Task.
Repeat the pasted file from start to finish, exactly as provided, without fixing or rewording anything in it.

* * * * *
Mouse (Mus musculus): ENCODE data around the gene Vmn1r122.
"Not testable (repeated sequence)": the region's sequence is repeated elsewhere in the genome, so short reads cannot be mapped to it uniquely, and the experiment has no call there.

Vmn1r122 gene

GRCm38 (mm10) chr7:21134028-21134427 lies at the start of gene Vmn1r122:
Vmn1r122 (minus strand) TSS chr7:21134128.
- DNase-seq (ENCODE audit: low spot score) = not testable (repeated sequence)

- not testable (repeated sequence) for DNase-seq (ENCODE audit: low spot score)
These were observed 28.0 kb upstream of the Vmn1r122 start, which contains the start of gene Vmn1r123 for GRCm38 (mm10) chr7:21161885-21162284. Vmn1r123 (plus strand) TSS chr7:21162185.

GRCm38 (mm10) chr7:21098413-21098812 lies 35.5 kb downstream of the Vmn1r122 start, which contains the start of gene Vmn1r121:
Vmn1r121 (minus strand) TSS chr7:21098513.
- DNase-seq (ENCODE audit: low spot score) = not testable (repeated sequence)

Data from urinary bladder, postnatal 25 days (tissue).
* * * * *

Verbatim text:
Mouse (Mus musculus): ENCODE data around the gene Vmn1r122.
"Not testable (repeated sequence)": the region's sequence is repeated elsewhere in the genome, so short reads cannot be mapped to it uniquely, and the experiment has no call there.

Vmn1r122 gene

GRCm38 (mm10) chr7:21134028-21134427 lies at the start of gene Vmn1r122:
Vmn1r122 (minus strand) TSS chr7:21134128.
- DNase-seq (ENCODE audit: low spot score) = not testable (repeated sequence)

- not testable (repeated sequence) for DNase-seq (ENCODE audit: low spot score)
These were observed 28.0 kb upstream of the Vmn1r122 start, which contains the start of gene Vmn1r123 for GRCm38 (mm10) chr7:21161885-21162284. Vmn1r123 (plus strand) TSS chr7:21162185.

GRCm38 (mm10) chr7:21098413-21098812 lies 35.5 kb downstream of the Vmn1r122 start, which contains the start of gene Vmn1r121:
Vmn1r121 (minus strand) TSS chr7:21098513.
- DNase-seq (ENCODE audit: low spot score) = not testable (repeated sequence)

Data from urinary bladder, postnatal 25 days (tissue).